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Mt. Agamenticus (Maine, United States) (search for this): chapter 2
raying that the law might be put in force in respect to John Abbott his wife, the Court do judge it meet, if no further complaint come against her, that she enjoy the company of her husband. Whereat we all laughed heartily. Next morning, the fog breaking away early, we set sail for Agamenticus, running along the coast and off the mouth of the Piscataqua River, passing near where my lamented Uncle Edward dwelt, whose fame as a worthy gentleman and magistrate is still living. We had Mount Agamenticus before us all day,—a fair stately hill, rising up as it were from the water. Towards night a smart shower came on, with thunderings and lightnings such as I did never see or hear before; and the wind blowing and a great rain driving upon us, we were for a time in much peril; but, through God's mercy, it suddenly cleared up, and we went into the Agamenticus River with a bright sun. Before dark we got to the house of my honored uncle, where, he not being at home, his wife and daughters
Portsmouth (New Hampshire, United States) (search for this): chapter 2
rward to a happy life with him. I shall leave behind on the morrow dear friends, who were strangers unto me a few short weeks ago, but in whose joys and sorrows I shall henceforth always partake, so far as I do come to the knowledge of them, whether or no I behold their faces any more in this life. Hampton, October 24, 1678. I took leave of my good friends at Agamenticus, or York, as it is now called, on the morning after the last date in my journal, going in a boat with my uncle to Piscataqua and Strawberry Bank. It was a cloudy day, and I was chilled through before we got to the mouth of the river; but, as the high wind was much in our favor, we were enabled to make the voyage in a shorter time than is common. We stopped a little at the house of a Mr. Cutts, a man of some note in these parts; but he being from home, and one of the children sick with a quinsy, we went up the river to Strawberry Bank, where we tarried over night. The woman who entertained us had lost her husb
Saco River (United States) (search for this): chapter 2
heart, with one of old: O Lord! how manifold are thy works: in wisdom hast thou made them all, and the earth is full of thy riches. October 6. Walked out to the iron mines, a great hole digged in the rocks, many years ago, for the finding of iron. Aunt, who was then just settled in housekeeping, told me many wonderful stories of the man who caused it to be digged, a famous doctor of physic, and, as it seems, a great wizard also. He bought a patent of land on the south side of the Saco River, four miles by the sea, and eight miles up into the main-land of Mr. Vines, the first owner thereof; and being curious in the seeking and working of metals, did promise himself great riches in this new country; but his labors came to nothing, although it was said that Satan helped him, in the shape of a little blackamoor manser-vant, who was his constant familiar. My aunt says she did often see him, wandering about among the hills and woods, and along the banks of streams of water, search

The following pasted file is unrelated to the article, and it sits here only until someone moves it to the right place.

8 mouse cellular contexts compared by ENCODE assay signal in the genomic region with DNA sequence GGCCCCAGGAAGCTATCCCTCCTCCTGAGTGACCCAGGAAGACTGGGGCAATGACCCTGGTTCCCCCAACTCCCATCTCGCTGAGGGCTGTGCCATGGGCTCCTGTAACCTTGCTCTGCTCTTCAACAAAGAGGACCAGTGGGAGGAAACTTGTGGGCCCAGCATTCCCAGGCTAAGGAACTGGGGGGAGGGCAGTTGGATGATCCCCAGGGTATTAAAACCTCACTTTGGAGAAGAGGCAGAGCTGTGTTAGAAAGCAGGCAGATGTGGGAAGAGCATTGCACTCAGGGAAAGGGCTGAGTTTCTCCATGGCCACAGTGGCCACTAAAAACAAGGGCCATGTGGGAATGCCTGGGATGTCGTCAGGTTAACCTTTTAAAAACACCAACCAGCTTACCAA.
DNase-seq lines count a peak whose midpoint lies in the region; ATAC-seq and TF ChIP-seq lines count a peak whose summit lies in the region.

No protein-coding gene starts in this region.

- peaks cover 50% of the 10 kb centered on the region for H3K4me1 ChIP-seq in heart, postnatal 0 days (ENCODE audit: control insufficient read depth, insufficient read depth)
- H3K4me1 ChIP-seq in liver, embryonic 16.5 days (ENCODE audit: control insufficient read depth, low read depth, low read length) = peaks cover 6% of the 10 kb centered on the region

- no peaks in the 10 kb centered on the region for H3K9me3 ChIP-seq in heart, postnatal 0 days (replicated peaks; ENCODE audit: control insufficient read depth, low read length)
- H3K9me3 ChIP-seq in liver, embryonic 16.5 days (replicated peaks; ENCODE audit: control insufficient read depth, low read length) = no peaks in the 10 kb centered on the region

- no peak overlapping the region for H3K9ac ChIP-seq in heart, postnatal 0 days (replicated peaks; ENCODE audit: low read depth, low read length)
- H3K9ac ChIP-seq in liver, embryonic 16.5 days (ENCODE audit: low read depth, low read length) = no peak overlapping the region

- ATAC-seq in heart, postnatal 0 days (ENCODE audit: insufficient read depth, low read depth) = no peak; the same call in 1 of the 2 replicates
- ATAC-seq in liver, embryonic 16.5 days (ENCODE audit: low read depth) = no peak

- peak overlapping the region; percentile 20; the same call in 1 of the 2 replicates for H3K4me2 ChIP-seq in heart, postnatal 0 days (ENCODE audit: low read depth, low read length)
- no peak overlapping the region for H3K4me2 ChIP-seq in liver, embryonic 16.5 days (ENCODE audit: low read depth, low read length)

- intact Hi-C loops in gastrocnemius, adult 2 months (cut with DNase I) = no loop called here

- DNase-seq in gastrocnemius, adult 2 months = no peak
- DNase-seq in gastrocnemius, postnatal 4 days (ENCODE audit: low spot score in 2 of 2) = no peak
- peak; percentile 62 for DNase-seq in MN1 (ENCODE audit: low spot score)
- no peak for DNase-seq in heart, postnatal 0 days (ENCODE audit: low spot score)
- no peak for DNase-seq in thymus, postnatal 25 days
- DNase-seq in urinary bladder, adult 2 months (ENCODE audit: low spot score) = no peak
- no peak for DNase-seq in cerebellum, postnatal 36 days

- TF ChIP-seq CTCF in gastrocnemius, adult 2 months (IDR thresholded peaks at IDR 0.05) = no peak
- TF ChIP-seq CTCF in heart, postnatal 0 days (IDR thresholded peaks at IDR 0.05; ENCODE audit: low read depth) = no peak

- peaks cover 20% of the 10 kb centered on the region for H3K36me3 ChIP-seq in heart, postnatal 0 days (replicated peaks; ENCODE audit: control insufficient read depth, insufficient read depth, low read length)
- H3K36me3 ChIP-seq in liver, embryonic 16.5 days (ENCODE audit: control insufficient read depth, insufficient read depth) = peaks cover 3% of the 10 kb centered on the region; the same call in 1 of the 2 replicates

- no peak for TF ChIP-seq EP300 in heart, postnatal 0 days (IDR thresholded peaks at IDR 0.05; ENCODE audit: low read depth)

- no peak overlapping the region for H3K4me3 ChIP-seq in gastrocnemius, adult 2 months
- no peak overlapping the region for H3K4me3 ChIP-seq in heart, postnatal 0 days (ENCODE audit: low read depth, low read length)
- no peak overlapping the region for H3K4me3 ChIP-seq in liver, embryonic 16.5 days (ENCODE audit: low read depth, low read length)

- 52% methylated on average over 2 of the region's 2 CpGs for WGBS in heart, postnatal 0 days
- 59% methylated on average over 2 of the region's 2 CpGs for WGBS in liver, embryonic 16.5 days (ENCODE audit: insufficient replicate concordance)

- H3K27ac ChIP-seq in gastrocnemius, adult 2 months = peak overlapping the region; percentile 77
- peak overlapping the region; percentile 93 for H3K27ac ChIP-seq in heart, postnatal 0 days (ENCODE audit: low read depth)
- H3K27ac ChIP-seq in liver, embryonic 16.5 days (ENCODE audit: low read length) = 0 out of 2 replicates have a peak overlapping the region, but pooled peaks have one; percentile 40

Salem (Massachusetts, United States) (search for this): chapter 2
elished quite as well as any I ever ate in the Old Country. The next day we went on over a rough road to Wenham, through Salem, which is quite a pleasant town. Here we stopped until this morning, when we again mounted our horses, and reached this treet, who acteth as Deputy-Governor since the death of Mr. Leverett; the Honorable Thomas Danforth; Mr. William Brown of Salem; and others of note, whose names I do not remember, all with their wives and families, bravely apparelled. The Sermon was preached by Mr. Higginson of Salem, the Charge was given by Mr. Phillips of Rowley, and the Right Hand of Fellowship by Mr. Corbet of Ipswich. When we got back to our inn, we found a great crowd of young roysterers in the yard, who had got Mr. Coy the better sort of people. After she became a widow, she was for a little time in the family of Governor Endicott, at Naumkeag, whom she describeth as a just and goodly man, but exceeding exact in the ordering of his household, and of fiery temper
Gilgal (South Carolina, United States) (search for this): chapter 2
er than that hundreds of precious souls should be lost through their evil communication. The care of the dear souls of my flock lieth heavily upon me, as many sleepless nights and days of fasting do bear witness. I have not taken counsel of flesh and blood in this grave matter, nor yielded unto the natural weakness of my heart. And while some were for sparing these workers of iniquity, even as Saul spared Agag, I have been strengthened, as it were, to hew them in pieces before the Lord in Gilgal. O madam, your honored husband can tell you what travail of spirit, what sore trials, these disturbers have cost us; and as you do know in his case, so believe also in mine, that what we have done hath been urged, not by hardness and cruelty of heart, but rather by our love and tenderness towards the Lord's heritage in this land. Through care and sorrow I have grown old before my time; few and evil have been the days of my pilgrimage, and the end seems not far off; and though I have many s